A fun read, but not much depth. Three and a half stars.

Review of Death’s End by Cixin Liu

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Okay, I’m finally done with this novel. It’s a finalist for the 2017 Hugo Award, translated by Ken Liu and published by Tor. It runs about 600 pages.

Cheng Xin is an aerospace scientist. The Earth has been in contact with the Trisolarians and has benefited from their science, while a program of dark forest deterrence ensures the two civilizations will respect one another. The Trisolarian fleet is on the way to Earth, and scientists there send out a probe with the brain of the cancer patient Yun Tianming. Cheng Xin goes into hibernation and wakes to find the probe has gone missing and the deterrence Swordholder Luo Ji is retiring. Cheng Xin is elected the new Swordholder, but when the Trisolarians launch an invasion, she falters, setting the human race up for extermination. A backup system on an interstellar ship acts, and the Trisolarians flee. This it to no avail, as their home world is destroyed by a dark forest strike against their sun. The interaction also exposes the Earth’s position to dark forest cleansers. A surprise contact with Yun Tianming provides possible defenses against a strike, so scientists start to prepare. Will the human race be ready in time?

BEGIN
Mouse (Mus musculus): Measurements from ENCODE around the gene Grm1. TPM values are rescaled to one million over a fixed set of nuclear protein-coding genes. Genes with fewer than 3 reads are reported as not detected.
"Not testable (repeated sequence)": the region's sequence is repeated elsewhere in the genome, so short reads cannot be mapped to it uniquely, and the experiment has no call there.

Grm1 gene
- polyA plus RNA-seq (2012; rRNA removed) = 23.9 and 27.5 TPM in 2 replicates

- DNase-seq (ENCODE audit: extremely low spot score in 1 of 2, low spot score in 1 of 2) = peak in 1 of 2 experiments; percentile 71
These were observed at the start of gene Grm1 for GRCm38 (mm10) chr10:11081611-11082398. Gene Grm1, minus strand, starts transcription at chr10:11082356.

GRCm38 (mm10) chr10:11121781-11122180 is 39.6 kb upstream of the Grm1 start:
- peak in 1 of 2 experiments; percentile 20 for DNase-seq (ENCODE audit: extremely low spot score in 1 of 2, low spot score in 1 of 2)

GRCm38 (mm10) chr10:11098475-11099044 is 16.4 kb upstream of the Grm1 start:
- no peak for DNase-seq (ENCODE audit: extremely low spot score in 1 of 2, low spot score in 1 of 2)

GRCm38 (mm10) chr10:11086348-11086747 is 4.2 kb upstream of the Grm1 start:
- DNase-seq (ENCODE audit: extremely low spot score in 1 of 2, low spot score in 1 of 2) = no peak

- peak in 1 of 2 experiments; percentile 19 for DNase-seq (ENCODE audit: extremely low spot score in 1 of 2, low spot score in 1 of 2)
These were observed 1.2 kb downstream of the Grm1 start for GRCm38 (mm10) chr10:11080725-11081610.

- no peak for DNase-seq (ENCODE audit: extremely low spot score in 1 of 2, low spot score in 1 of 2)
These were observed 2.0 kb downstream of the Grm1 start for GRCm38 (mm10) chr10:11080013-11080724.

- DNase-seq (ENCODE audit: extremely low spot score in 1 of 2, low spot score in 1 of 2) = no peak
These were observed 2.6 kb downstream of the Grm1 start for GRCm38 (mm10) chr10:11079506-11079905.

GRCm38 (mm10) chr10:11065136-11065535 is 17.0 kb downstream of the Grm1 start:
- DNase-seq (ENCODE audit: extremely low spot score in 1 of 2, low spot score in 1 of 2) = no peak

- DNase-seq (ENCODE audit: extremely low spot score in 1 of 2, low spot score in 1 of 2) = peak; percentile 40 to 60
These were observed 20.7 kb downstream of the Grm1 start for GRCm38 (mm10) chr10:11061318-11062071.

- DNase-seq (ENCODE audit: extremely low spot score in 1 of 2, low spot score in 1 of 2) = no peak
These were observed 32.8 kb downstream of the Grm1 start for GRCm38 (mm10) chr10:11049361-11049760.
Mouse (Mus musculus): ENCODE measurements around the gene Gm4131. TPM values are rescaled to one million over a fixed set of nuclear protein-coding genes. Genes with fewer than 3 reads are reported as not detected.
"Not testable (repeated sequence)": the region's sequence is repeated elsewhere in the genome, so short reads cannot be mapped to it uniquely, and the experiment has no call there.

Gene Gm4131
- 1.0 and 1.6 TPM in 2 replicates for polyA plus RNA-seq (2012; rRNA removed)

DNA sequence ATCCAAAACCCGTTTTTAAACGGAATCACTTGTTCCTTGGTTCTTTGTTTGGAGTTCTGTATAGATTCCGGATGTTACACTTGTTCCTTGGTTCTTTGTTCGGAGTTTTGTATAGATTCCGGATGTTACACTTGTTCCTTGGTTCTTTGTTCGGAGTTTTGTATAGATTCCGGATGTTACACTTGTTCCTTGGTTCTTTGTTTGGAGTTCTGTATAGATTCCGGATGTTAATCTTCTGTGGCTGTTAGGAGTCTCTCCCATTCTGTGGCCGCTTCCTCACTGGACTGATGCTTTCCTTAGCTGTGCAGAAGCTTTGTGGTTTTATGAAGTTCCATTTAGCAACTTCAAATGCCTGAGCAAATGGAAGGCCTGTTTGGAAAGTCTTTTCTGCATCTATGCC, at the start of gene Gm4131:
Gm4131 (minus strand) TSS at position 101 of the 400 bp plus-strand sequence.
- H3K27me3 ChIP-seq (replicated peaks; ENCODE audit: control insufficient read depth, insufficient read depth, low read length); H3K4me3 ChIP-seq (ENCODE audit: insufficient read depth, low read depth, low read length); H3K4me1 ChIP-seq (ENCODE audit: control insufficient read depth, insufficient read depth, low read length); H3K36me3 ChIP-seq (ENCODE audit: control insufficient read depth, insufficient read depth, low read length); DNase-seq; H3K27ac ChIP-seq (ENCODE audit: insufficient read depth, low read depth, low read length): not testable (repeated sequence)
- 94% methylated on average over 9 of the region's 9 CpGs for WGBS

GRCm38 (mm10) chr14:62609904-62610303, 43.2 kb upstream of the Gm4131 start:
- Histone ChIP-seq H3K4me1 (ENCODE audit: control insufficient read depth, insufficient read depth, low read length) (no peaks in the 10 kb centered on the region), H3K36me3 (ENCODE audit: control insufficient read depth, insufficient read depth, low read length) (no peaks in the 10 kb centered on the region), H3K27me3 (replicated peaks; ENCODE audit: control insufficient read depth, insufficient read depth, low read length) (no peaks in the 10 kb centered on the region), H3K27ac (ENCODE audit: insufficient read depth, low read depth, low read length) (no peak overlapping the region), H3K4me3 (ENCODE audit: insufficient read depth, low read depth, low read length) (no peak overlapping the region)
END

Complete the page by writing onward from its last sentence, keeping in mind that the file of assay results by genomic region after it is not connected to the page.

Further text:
This is a narration that crosses centuries to the end of time, addressing Earth’s attempt to join the community of outer space and the challenges that have to be overcome. It’s a tour de force of theory and ideas, as Liu imagines threats and technical responses on a grand scale. There’s probably still a lot lost in the translation, but some of the elegance of Liu’s prose comes through in this novel. His imagery is front and center this time, including descriptions of technical matters and some moments that are just for pure enjoyment. It’s definitely hard SF, as the problems, solutions and developments are all based on hard scientific theory.

On the negative side, Liu’s characterizations still tend to be weak, as he’s clearly more interested in the historical sweep and the technical details. Cheng Xin feels passive and doesn’t seem personally involved in any of the conflicts. I can’t see why people defer to her, as she seems to have no particular authority and tends to pass off responsibility or obligation. I suspect this might be a Chinese view of modesty and selflessness, but I think she needs a stronger power base in order to be the main protagonist.

Four and a half stars. Recommended.